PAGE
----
Text on this memorial plaque is, “In Memory of the men who gave their lives when the U.S.S. President Lincoln was sunk in an engagement with the German submarine U-90, May 31, 1918.” Yorker George B. Hoffman is among the men listed on this WWI Memorial; that hung in the main lobby of the Navy Building on Constitution Avenue in Washington, D.C. up until the building of the Pentagon during WWII. If you are reading this on the Ydr.com site, click on this LINK for a Full View of the illustrations in this post on the original YorkBlog site; since the ydr.com site will occasionally cut off important details in the cropping of illustrations.
In 2014, I posted Searching for Photo of WWI Veteran George B. Hoffman for submission to U.S.S. President Lincoln memorial site. That post used some family history research to track down potential holders of such a photo. For example I learned, Michael B. Hoffman, George’s father, outlived his second wife, therefore any photo of George B. Hoffman possibly was passed down to his children: Melissa E., married to Walter W. Matchett and living in Harrisburg; Charles J. Hoffman, residing in Ridley Park, PA; and Ruth Naomi Hoffman, residing in Ridley Park, PA.
Another possible source of a George B. Hoffman photo is through his stepbrother Alfred Harman Billet, who resided in York, PA and was a long time wallpaper printer; initially at York Wall Paper in York and then at J. C. Eisenhart in Hanover. Alfred died in 1940; survivors were his wife Nancy A. Billet of Hanover, and two brothers, Luther of Norristown and Jacob of 223 North Richland Ave., York. Alfred’s widow Nancy died in 1952; no survivors were listed in her obituary although her pallbearers were John Billet, George H. Billet, Norman E. Billet and Israel J. Billet.
I learned the reason George B. Hoffman moved to York from Harrisburg. This was a move with his father Michael, during the last half of 1910 when George was 10-years-old, when his father got a job in the Boiler Shop of the York Manufacturing Company. George likely started his job at the plant of the American Chain Company prior to his father and stepmother, Mr. And Mrs. Michael Hoffman, moving to Ridley Park, Delaware County; possibly in 1916 or early 1917. George B. Hoffman decided to keep his job at American Chain, and stay in York, living with his stepbrother, Albert Billet.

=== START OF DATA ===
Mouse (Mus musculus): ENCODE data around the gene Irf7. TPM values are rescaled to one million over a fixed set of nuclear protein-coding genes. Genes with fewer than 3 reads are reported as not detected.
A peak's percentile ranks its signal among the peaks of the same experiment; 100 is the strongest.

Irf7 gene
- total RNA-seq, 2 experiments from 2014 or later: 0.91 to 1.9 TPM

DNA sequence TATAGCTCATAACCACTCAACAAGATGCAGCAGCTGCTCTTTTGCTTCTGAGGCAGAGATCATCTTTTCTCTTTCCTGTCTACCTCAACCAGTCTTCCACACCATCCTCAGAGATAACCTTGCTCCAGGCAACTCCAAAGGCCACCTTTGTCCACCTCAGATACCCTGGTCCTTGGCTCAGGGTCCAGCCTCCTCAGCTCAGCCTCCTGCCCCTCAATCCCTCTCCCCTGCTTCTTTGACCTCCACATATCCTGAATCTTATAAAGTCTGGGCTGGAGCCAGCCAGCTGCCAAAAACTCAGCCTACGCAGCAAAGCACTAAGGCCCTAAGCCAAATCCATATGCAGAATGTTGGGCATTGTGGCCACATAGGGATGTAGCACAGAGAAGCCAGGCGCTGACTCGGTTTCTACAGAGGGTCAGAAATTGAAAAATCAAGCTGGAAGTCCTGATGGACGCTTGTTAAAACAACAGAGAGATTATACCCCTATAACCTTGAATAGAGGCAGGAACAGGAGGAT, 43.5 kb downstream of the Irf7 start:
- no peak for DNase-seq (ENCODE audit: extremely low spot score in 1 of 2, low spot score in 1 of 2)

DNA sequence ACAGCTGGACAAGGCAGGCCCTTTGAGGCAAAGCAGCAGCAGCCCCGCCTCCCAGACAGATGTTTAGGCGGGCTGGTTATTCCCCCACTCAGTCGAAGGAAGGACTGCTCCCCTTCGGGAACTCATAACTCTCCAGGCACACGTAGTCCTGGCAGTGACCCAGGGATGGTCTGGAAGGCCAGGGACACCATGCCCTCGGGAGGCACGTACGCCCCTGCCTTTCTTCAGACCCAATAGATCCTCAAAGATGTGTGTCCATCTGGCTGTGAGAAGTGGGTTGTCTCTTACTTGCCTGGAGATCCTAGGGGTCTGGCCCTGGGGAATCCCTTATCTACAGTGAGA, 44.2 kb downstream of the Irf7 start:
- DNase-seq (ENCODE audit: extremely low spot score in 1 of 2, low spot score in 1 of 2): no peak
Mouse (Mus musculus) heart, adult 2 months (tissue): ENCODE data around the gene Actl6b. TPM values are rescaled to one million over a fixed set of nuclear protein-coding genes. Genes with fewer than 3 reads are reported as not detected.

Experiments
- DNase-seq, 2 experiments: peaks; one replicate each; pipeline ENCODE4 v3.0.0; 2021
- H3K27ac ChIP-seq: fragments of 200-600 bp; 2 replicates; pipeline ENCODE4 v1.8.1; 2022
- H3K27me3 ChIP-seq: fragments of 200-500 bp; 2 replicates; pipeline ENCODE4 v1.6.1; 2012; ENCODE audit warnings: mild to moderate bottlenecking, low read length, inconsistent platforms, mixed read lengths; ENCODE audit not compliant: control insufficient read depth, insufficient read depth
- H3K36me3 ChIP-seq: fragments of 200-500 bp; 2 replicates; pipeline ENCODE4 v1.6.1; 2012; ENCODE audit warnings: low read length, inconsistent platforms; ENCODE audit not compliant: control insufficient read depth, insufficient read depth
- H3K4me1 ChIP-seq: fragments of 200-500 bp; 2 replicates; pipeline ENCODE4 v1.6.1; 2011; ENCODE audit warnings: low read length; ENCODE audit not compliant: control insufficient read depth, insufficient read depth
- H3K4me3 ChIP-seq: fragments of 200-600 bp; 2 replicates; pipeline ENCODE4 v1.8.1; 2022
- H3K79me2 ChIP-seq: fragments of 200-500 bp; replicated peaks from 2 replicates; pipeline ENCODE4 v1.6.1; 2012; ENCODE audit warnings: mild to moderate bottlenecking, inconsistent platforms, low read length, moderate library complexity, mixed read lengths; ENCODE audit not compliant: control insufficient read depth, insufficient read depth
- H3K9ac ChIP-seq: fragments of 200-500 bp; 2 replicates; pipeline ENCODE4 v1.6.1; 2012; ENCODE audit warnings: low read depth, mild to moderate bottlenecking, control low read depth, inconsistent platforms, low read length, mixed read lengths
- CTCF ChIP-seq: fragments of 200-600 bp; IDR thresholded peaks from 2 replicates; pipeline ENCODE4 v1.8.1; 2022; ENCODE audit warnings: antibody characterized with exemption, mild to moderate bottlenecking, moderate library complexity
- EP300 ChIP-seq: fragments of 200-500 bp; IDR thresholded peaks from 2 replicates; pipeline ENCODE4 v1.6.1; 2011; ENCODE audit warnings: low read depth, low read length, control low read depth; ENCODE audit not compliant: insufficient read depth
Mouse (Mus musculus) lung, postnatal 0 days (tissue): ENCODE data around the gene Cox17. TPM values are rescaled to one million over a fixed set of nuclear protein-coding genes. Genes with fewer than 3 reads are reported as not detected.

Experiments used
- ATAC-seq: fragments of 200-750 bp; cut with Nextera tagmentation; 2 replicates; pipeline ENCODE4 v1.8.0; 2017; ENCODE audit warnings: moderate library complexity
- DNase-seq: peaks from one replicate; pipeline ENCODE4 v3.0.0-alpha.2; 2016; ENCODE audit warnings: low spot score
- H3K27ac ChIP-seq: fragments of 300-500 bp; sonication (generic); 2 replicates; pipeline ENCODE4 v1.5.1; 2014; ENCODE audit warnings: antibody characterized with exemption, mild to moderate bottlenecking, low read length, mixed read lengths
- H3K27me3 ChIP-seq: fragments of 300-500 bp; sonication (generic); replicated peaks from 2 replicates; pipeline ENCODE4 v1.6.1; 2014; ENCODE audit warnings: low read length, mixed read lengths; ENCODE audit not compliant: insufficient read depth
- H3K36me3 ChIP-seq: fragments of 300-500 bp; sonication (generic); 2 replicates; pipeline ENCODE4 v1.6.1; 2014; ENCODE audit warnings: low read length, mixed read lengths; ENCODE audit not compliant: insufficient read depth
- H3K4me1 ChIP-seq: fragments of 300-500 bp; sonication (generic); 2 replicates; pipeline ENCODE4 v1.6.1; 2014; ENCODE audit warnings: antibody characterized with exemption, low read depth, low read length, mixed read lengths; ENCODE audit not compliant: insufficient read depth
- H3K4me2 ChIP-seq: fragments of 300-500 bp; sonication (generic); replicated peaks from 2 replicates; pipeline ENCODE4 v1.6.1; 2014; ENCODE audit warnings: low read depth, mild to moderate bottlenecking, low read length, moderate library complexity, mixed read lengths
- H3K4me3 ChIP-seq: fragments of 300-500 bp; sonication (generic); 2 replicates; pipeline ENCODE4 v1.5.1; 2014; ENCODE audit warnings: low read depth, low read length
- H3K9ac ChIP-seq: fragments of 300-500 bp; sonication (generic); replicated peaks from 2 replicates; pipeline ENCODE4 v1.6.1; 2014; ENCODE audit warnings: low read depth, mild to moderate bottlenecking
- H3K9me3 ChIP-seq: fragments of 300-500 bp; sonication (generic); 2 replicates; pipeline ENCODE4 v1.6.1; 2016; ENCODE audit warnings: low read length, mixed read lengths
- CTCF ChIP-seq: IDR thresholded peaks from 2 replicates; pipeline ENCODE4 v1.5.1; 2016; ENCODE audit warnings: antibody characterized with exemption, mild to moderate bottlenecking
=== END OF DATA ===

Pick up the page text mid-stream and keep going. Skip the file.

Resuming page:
Deb Stevens provided the source for a photo of George B. Hoffman. The photo comes from page 108 of the publication: York County and the World War: Being a War History of York and York County, and a record of the services rendered to their country by the people of this community; Compiled, Edited and Published by Clifford J. Hall and John P. Lehn, during about 1920. The following photo of George B. Hoffman is from the York County Heritage Trust copy of that publication. A copy of the photo been submitted to U.S.S. President Lincoln memorial site.
Page 109 of the Hall & Lehn publication contains the following descriptive paragraph about George B. Hoffman:
Seaman Hoffman was the son of Mr. and Mrs. Michael B. Hoffman of York. He enlisted at the age of 17 years in York, June 18, 1917. He was sent to Newport, R.I., where he received his preliminary training. In December of that year, he was assigned to the ill-fated ship President Lincoln as a seaman. He was returning from his fourth trip across when his ship was sunk by a German submarine. Prior to his enlistment he was employed by the American Chain Co. and lived with his stepbrother Mr. Alfred H. Billet. He was a member of the West Street Methodist Episcopal Church.
Related posts include:
- Searching for Photo of WWI Veteran George B. Hoffman for submission to U.S.S. President Lincoln memorial site
- The President Lincoln Torpedoed on Return Trip; York sailor KIA
- First York County WWI soldier dies in France
- Local WWI Veterans buried in Europe
- U.S. WWI declaration to Lafayette, we are here!
- German Submarine Mailed Letter at Newport then Sank 6 Ships
- Susquehanna Trail WWI Memorial Sycamores
- ROAD OF REMEMBRANCE Memorial in Paradise Township, York County